Sefer Chofetz Chaim chapter 10 halacha 6

If you know you can help a victim or potential victim from lashon hara spoken against him then you can inform others who can help before informing the one spoken about. For example, if someone confides in you that a certain person he dislikes, and he has nasty words about him and says he wants to harm the person. You know he is being serious and not exaggerating, then you are allowed to tell others if they can help to avoid or prevent a nasty situation from escalating and you can certainly tell the potential victim so that he may take proper precautions to stay away and protect himself. Of course, one is only allowed to speak out about this lashon hara speaker if one meets the 7 prerequisite rules:

1. You heard the lashon hara directly or have clear evidence it was said.

2. You make sure halachically what you heard was lashon hara.

3. You don’t exaggerate what you heard.

4. You have positive intent to only help or fix the situation. You do not speak out of hatred for the perpetrator.

 5. You should try to rebuke the guy who spoke lashon hara but if you see he will not listen to you it is better to not say anything because if you confront him he might either continue to say even more bad things about the person he was talking about just like the gemara in Erichin 16a says you should not overly praise someone because it will lead to lashon hara, or worse he might go on the defensive and rationalize that what he said is correct and go on to tell other people and convince others of his lashon hara. In that case it is better to warn other of the impending lashon hara this person speaks and tell them not to listen. First impressions count a lot it is harder to convince a person what they heard is lashon hara and false then to warn them beforehand to not listen or accept whatever lashon hara someone will eventually tell them. In a similar vein we find that the prophet Nasan told King David of Adoniyahu’s rebellion to usurp the throne after King David dies instead of it going to Shlomo. The prophet, Nasan saw that Adoniyahu would not heed any warnings of not trying to attempt a rebellion so he went straight to King David before matters can escalate.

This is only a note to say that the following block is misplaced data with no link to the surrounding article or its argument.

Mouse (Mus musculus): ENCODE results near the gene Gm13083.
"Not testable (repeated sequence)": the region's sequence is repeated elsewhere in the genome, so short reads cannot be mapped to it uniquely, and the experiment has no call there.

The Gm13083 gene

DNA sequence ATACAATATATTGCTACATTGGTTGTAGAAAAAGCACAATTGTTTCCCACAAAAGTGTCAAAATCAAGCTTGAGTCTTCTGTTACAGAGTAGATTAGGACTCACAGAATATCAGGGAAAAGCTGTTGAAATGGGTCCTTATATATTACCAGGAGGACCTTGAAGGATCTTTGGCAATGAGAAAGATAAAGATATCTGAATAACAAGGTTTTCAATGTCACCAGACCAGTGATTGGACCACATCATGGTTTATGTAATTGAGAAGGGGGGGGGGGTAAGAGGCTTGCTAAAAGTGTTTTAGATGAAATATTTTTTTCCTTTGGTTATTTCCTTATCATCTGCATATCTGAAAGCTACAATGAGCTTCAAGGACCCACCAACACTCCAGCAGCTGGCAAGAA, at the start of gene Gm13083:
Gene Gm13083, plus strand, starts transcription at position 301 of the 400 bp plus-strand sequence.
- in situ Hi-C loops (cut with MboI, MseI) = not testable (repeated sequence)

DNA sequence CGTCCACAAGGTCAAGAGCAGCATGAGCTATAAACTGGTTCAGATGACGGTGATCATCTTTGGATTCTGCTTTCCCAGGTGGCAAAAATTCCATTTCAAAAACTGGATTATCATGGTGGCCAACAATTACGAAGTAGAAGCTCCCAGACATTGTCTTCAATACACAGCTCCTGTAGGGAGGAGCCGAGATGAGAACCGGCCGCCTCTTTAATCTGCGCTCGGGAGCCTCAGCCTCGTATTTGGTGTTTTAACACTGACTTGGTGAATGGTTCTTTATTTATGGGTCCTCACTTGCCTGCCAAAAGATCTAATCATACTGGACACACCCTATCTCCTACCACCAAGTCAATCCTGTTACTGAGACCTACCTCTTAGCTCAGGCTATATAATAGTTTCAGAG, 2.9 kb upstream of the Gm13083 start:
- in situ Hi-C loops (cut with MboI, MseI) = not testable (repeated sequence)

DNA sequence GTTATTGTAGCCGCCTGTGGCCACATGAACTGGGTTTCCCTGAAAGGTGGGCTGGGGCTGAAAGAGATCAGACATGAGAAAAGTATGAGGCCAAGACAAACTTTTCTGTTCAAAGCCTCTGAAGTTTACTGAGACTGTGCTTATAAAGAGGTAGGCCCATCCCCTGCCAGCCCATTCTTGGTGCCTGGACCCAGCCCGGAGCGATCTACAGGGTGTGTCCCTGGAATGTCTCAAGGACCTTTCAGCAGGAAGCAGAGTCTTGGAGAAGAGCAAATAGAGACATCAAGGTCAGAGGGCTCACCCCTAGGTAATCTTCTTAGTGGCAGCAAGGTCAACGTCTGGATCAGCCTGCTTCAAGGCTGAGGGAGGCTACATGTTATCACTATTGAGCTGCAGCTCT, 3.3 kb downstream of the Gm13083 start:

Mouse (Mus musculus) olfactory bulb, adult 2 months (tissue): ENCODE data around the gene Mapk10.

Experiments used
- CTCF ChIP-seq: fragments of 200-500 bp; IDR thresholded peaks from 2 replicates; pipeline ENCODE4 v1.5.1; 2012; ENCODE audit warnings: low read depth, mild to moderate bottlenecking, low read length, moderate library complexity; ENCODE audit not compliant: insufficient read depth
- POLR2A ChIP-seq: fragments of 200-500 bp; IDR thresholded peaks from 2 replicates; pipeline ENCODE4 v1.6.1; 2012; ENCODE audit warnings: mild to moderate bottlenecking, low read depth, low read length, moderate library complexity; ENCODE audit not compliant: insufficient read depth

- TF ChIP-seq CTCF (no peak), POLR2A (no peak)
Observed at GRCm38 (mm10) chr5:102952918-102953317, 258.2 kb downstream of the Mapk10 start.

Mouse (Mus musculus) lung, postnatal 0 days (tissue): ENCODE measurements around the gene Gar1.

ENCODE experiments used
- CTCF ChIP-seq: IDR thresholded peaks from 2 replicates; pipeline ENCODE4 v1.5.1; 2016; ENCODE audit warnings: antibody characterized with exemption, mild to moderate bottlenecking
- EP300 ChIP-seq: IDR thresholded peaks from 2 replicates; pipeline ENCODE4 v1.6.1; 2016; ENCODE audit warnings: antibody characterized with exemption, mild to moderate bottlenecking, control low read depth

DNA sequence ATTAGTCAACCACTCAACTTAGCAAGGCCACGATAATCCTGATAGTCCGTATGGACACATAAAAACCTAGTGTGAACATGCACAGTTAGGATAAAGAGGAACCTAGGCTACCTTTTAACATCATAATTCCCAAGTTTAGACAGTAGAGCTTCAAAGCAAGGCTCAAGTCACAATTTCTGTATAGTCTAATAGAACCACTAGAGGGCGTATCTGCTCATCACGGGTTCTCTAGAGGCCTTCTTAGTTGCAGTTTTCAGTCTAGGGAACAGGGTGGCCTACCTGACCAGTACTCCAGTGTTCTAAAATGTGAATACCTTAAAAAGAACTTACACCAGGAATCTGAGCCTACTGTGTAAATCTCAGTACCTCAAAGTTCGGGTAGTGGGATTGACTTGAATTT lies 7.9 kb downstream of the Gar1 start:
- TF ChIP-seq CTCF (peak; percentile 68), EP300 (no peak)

6. Make sure not to cause punishment worse than what the lashon hara speaker deserves.

7. If there is any way to diffuse the situation and let the lashon hara just disappear without any harm done, with telling anyone else about it then better to keep your mouth shut and take care of the situation then to say something to others. If by telling others about the lashon hara someone spoke of someone else will stop the lashon hara from spreading then you will stop unneeded embarrassment to be worse for the victim and can potentially lesson the gehenom for the perpetrator because he will see no one is listening to him and he will stop spreading the lashon hara, besides the fact that you will be fulfilling a positive mitzvah of rebuke if the perpetrator breaks under pressure and decides to repent and not advance his lashon hara.